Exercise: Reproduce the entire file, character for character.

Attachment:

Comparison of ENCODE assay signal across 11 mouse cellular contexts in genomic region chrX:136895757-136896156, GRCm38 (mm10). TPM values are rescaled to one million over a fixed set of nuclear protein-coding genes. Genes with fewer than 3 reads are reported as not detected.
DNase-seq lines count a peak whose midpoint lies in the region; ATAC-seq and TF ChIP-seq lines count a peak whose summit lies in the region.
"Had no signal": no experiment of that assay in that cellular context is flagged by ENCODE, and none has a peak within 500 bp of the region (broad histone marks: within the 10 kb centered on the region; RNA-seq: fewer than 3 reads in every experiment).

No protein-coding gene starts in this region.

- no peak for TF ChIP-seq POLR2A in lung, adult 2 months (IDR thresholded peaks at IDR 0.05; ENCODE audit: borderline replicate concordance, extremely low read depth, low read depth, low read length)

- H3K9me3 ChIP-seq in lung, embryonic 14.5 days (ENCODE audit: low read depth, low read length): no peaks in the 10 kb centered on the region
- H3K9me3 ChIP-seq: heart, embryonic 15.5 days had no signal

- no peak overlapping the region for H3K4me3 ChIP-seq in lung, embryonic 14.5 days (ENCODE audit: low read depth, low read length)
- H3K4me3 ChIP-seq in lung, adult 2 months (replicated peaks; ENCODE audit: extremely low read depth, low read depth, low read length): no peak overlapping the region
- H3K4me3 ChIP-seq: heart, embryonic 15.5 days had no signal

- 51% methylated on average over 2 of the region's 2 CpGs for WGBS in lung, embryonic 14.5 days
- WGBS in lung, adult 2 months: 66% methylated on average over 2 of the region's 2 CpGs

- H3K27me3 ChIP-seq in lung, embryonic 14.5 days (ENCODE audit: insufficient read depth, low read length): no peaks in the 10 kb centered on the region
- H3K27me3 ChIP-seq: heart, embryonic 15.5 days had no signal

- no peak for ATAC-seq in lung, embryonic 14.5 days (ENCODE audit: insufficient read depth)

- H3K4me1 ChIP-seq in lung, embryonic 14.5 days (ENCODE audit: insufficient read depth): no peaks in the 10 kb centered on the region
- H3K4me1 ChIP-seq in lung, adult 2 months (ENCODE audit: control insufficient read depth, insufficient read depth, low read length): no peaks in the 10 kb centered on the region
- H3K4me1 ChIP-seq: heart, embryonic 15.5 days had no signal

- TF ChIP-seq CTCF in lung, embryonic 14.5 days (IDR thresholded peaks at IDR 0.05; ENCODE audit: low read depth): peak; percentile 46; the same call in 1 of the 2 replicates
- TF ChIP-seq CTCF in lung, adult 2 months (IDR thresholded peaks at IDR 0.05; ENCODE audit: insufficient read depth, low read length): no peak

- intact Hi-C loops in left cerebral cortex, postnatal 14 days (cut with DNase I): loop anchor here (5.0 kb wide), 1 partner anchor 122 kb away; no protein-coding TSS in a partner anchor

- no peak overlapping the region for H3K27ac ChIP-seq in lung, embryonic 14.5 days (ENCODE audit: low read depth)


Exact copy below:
Comparison of ENCODE assay signal across 11 mouse cellular contexts in genomic region chrX:136895757-136896156, GRCm38 (mm10). TPM values are rescaled to one million over a fixed set of nuclear protein-coding genes. Genes with fewer than 3 reads are reported as not detected.
DNase-seq lines count a peak whose midpoint lies in the region; ATAC-seq and TF ChIP-seq lines count a peak whose summit lies in the region.
"Had no signal": no experiment of that assay in that cellular context is flagged by ENCODE, and none has a peak within 500 bp of the region (broad histone marks: within the 10 kb centered on the region; RNA-seq: fewer than 3 reads in every experiment).

No protein-coding gene starts in this region.

- no peak for TF ChIP-seq POLR2A in lung, adult 2 months (IDR thresholded peaks at IDR 0.05; ENCODE audit: borderline replicate concordance, extremely low read depth, low read depth, low read length)

- H3K9me3 ChIP-seq in lung, embryonic 14.5 days (ENCODE audit: low read depth, low read length): no peaks in the 10 kb centered on the region
- H3K9me3 ChIP-seq: heart, embryonic 15.5 days had no signal

- no peak overlapping the region for H3K4me3 ChIP-seq in lung, embryonic 14.5 days (ENCODE audit: low read depth, low read length)
- H3K4me3 ChIP-seq in lung, adult 2 months (replicated peaks; ENCODE audit: extremely low read depth, low read depth, low read length): no peak overlapping the region
- H3K4me3 ChIP-seq: heart, embryonic 15.5 days had no signal

- 51% methylated on average over 2 of the region's 2 CpGs for WGBS in lung, embryonic 14.5 days
- WGBS in lung, adult 2 months: 66% methylated on average over 2 of the region's 2 CpGs

- H3K27me3 ChIP-seq in lung, embryonic 14.5 days (ENCODE audit: insufficient read depth, low read length): no peaks in the 10 kb centered on the region
- H3K27me3 ChIP-seq: heart, embryonic 15.5 days had no signal

- no peak for ATAC-seq in lung, embryonic 14.5 days (ENCODE audit: insufficient read depth)

- H3K4me1 ChIP-seq in lung, embryonic 14.5 days (ENCODE audit: insufficient read depth): no peaks in the 10 kb centered on the region
- H3K4me1 ChIP-seq in lung, adult 2 months (ENCODE audit: control insufficient read depth, insufficient read depth, low read length): no peaks in the 10 kb centered on the region
- H3K4me1 ChIP-seq: heart, embryonic 15.5 days had no signal

- TF ChIP-seq CTCF in lung, embryonic 14.5 days (IDR thresholded peaks at IDR 0.05; ENCODE audit: low read depth): peak; percentile 46; the same call in 1 of the 2 replicates
- TF ChIP-seq CTCF in lung, adult 2 months (IDR thresholded peaks at IDR 0.05; ENCODE audit: insufficient read depth, low read length): no peak

- intact Hi-C loops in left cerebral cortex, postnatal 14 days (cut with DNase I): loop anchor here (5.0 kb wide), 1 partner anchor 122 kb away; no protein-coding TSS in a partner anchor

- no peak overlapping the region for H3K27ac ChIP-seq in lung, embryonic 14.5 days (ENCODE audit: low read depth)